Q: What is your best recommendation for being able to effectively work from home?

The thing that's hardest for us, and I think that we've adapted to pretty well, is responding to an emergency. In an office environment, we could all just go to a conference room and sit around the table and work until we fix it. But we can’t do that right now, so we've experimented with a number of different things. What we’ve found works really well for us is to have a conference call involving only the individuals that need to be involved, where we are very clear about each person’s role in implementing the solution and doing it without talking on top of each other.

Q: What is the biggest lesson you’ve learned from your work?

I'd say a struggle in the software industry is, if something is new, is it better than what exists? At what point do you migrate to a new technology? I’ve learned that balancing the adoption of new technologies versus working within what we already have is a really difficult path to walk. The lesson I’ve learned is that there is a difficulty there that we all need to be aware of, and that there isn’t a giant prescriptive answer to that question.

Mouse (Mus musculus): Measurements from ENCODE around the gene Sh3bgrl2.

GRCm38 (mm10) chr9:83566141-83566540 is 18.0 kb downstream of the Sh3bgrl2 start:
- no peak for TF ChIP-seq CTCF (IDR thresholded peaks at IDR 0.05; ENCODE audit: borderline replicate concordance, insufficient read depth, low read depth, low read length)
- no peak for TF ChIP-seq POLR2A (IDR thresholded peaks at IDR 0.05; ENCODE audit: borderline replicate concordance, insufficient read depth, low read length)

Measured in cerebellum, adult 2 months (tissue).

Q: What do you enjoy doing in your free time?

For the last 10 years I've been a volunteer at the Marine Mammal Center in Sausalito where I help take care of sick and injured seals and sea lions and the occasional otter. We also just recently bought a house and so I’ve been doing a lot of repair work on our little fixer upper.

Q: If you could solve one major problem, what would it be and why?

A very big and very scary problem is how climate change is affecting the world’s oceans. It’s a problem of such scope that we don’t even have a concept of how much of a problem it is. We forget that our planet is three quarters water. We need to start to understand the scope and severity and begin to address our changing oceans with the changing climate. I see a lot of the effects of this through my volunteer work at the Marine Mammal Center and it’s just so sad.

If you're interested in joining a dynamic group of people passionate about helping scientists discover more, please visit our Careers page at riffyn.com/careers or send a letter of inquiry to join@riffyn.com